After your post has been live for several weeks, you’ll have answered many of these questions, and you can now optimize the piece based on this knowledge.
In most cases, these edits will be minor enough where you just update your original blog post. However, significant revisions to a post could mean that you post an entirely new piece. You would then leave the original post on your site but link it to the new article. The Content Marketing Institute does this often, including an article I wrote on defining your brand voice. Myoriginal post appeared in 2015, and I updated itin 2018to include links to new resources, click-to-Tweet quotes, and more.
There are six primary ways to lightly refresh your existing blog content to keep it brand relevant and valuable for your audience:
Strengthen your content ecosystem by adding links to and from your own content. Too few content creators think through this, which is why my team has templates that include backlinks as part of the planning process.
Also, link to articles and resources from third parties. Use a tool like Answer the Public orBuzzsumoto identify engaging related content on your topic that you can link to (if it’s not from a competitor, of course).
You’ve had that CTA on the original post for some time now. Maybe it has been working well, or you may need to spruce it up a little. If it has trailed off on driving readers to take that next step, you can plug in a new CTA given the topic’s current state.
Images are a powerful way to break up long blog posts and provide a new way to approach the content. Create images that pull a tip or quote from your content, summarize main points, or provide clear steps for the reader. Visualize concepts or frameworks that further illustrate your key points. You can additionally use these images to re-promote the piece on your social media channels.
Even the best content can be left unread if there is no way for people to find it organically. A low entrance rate or total views could imply an SEO problem. Tools likeSEMrushare incredibly effective in streamlining your SEO efforts. Two primary SEO areas to consider when updating your existing blog content are:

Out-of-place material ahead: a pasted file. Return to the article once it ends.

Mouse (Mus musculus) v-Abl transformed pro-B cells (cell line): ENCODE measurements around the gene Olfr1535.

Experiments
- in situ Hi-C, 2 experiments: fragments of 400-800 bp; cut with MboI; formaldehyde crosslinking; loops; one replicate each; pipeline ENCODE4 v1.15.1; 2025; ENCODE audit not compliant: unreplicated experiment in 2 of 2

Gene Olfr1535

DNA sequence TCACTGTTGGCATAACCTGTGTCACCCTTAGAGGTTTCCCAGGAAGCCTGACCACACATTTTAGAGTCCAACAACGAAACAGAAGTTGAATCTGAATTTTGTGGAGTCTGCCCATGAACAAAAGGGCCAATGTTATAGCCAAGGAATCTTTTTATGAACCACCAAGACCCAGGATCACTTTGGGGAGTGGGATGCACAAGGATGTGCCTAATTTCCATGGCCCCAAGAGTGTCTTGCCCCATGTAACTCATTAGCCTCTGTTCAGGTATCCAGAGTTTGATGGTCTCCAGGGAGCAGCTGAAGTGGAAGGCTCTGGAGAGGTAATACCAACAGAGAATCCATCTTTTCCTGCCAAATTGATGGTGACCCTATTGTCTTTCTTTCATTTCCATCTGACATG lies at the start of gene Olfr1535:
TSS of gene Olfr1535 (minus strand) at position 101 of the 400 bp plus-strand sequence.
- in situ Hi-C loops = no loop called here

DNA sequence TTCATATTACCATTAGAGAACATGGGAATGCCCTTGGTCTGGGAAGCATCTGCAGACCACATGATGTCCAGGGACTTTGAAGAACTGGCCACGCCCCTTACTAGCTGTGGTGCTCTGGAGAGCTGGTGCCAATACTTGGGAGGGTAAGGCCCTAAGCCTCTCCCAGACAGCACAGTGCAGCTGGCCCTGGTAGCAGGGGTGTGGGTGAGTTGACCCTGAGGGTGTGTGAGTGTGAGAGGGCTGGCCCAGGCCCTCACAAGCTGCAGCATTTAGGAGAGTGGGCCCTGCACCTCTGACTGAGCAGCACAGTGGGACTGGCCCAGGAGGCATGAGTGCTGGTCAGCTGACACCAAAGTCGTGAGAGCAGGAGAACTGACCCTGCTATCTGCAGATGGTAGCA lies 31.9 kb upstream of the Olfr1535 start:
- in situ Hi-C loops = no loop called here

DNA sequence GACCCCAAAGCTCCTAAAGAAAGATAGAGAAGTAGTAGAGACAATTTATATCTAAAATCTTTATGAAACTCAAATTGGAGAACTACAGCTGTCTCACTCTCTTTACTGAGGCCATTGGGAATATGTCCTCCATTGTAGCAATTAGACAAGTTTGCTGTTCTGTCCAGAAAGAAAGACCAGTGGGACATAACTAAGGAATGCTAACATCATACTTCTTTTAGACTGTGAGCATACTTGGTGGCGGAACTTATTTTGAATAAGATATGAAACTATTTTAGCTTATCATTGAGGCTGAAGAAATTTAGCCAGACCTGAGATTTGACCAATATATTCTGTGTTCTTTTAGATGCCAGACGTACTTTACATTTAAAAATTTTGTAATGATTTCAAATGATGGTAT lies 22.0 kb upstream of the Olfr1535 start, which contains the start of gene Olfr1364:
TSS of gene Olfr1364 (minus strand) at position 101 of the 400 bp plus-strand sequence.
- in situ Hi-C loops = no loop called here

Revisit any research or resources that you linked to in the original piece. If you reference data that is now more than three years old, search for a more timely stat and rework the copy to reflect this current reality.
Interview customers, coworkers, or industry peers to expand on your content. Marketers are frequently on tight deadlines for their initial publish date, so these hot takes usually don’t make the first round. You have more time to solicit influencer’s thoughts and layer in their valuable insights with a refresh.
Now that you have a prioritized plan for updating your blog content, your work is almost over. Whenever you update a blog post, the final step is to create a new set of social media posts to promote the piece. Leverage any images that you created as a way to “stop the scroll” on your ideal readers’ social feeds.
It is important to remember that each of your social channels has its own unique community. Do not simply share the same social media copy across all your channels. Instead,follow these best practices for content marketing on social media.
Outdated content is often misaligned with your current audience persona needs. When you conduct an annual blog content audit, your team can say, with confidence, that you are meeting your community’s needs, and providing a consistent brand to the public.
Download our free blog content audit template [no email address required!] to get started, and leave a comment with any questions I can address.